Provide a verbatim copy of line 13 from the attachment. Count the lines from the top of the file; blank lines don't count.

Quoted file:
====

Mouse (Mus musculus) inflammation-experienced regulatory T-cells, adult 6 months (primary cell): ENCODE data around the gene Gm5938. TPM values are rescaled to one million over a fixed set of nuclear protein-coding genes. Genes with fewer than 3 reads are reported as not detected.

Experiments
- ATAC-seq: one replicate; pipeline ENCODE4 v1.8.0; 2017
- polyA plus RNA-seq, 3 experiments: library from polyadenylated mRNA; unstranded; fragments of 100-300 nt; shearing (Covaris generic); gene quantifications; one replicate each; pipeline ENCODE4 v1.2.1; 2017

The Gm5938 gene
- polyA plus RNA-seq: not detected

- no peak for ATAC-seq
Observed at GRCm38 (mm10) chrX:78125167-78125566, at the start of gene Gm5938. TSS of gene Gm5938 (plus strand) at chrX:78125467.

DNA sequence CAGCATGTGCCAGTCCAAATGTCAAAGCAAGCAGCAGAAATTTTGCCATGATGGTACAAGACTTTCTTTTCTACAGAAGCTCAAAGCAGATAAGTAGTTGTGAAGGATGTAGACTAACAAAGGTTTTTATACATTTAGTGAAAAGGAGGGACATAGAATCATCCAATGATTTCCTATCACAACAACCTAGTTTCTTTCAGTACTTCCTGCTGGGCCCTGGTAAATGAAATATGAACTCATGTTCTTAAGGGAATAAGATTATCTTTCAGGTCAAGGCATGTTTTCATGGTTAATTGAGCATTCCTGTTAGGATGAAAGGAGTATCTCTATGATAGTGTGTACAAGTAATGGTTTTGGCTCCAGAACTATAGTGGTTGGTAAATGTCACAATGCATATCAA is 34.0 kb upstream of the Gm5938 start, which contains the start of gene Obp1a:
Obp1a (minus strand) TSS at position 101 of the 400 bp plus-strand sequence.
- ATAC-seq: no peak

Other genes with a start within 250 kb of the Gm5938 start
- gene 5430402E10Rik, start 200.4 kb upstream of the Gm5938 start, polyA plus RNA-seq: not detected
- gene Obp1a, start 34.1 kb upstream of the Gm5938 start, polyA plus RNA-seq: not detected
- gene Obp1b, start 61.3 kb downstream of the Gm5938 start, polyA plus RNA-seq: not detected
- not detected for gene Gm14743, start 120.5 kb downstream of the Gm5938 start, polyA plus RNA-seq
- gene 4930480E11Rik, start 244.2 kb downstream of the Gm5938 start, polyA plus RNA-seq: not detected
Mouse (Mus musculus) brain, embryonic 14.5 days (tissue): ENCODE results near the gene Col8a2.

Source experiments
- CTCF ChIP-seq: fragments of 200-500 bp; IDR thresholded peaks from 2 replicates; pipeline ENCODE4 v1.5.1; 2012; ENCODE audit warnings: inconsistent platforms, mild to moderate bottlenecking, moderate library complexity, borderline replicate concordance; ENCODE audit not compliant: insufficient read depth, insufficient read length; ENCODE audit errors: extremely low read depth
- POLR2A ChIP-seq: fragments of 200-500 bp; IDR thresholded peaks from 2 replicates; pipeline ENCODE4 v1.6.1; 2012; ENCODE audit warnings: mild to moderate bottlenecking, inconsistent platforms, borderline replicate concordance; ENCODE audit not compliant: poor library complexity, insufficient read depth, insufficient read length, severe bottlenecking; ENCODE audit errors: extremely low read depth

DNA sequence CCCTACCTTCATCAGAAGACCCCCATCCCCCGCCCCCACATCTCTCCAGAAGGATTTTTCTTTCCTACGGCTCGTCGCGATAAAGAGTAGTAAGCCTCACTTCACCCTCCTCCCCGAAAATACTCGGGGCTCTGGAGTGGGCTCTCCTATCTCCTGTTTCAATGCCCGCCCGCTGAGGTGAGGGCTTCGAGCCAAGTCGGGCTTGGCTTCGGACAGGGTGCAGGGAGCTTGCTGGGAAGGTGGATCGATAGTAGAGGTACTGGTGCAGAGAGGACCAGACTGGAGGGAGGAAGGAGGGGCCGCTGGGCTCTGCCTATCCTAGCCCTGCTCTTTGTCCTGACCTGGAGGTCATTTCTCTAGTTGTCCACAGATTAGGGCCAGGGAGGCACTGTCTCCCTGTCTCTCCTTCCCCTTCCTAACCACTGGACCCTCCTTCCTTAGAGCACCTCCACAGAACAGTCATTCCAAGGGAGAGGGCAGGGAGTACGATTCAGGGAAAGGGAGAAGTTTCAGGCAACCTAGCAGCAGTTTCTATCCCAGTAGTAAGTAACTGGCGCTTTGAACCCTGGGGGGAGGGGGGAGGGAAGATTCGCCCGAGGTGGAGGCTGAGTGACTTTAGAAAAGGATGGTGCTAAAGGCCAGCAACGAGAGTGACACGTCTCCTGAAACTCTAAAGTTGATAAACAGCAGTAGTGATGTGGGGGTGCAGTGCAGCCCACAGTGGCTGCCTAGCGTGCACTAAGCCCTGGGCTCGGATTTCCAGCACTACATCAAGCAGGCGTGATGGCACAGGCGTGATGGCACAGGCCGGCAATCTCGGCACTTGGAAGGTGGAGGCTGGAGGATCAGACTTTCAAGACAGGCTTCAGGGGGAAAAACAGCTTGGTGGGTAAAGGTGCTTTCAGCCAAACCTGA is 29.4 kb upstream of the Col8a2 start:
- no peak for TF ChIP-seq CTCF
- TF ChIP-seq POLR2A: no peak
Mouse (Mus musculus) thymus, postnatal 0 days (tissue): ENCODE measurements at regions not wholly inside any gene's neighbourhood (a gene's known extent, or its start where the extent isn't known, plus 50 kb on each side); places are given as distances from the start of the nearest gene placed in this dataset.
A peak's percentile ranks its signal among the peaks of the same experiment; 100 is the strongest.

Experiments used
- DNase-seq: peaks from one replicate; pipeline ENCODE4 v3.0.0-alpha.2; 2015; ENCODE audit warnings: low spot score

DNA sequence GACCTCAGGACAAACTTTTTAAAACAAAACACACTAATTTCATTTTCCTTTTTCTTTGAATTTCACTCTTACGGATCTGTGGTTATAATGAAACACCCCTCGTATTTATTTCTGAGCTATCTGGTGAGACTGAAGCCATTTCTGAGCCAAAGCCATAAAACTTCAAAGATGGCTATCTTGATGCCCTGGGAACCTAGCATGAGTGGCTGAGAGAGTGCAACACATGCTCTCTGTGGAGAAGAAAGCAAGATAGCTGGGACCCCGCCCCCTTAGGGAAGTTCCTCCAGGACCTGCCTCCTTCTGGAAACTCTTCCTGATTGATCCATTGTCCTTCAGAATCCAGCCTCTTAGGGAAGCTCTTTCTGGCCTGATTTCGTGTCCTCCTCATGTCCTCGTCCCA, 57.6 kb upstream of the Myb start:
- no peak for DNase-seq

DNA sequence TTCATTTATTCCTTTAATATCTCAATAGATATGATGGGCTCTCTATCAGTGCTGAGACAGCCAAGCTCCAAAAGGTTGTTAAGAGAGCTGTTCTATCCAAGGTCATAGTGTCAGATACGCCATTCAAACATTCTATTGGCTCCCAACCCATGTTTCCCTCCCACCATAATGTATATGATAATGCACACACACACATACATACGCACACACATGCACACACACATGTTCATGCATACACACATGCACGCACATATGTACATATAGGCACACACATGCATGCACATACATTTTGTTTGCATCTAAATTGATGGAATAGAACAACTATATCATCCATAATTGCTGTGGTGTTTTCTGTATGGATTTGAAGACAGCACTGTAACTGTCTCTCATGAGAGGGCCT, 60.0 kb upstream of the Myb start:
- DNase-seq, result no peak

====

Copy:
- gene 5430402E10Rik, start 200.4 kb upstream of the Gm5938 start, polyA plus RNA-seq: not detected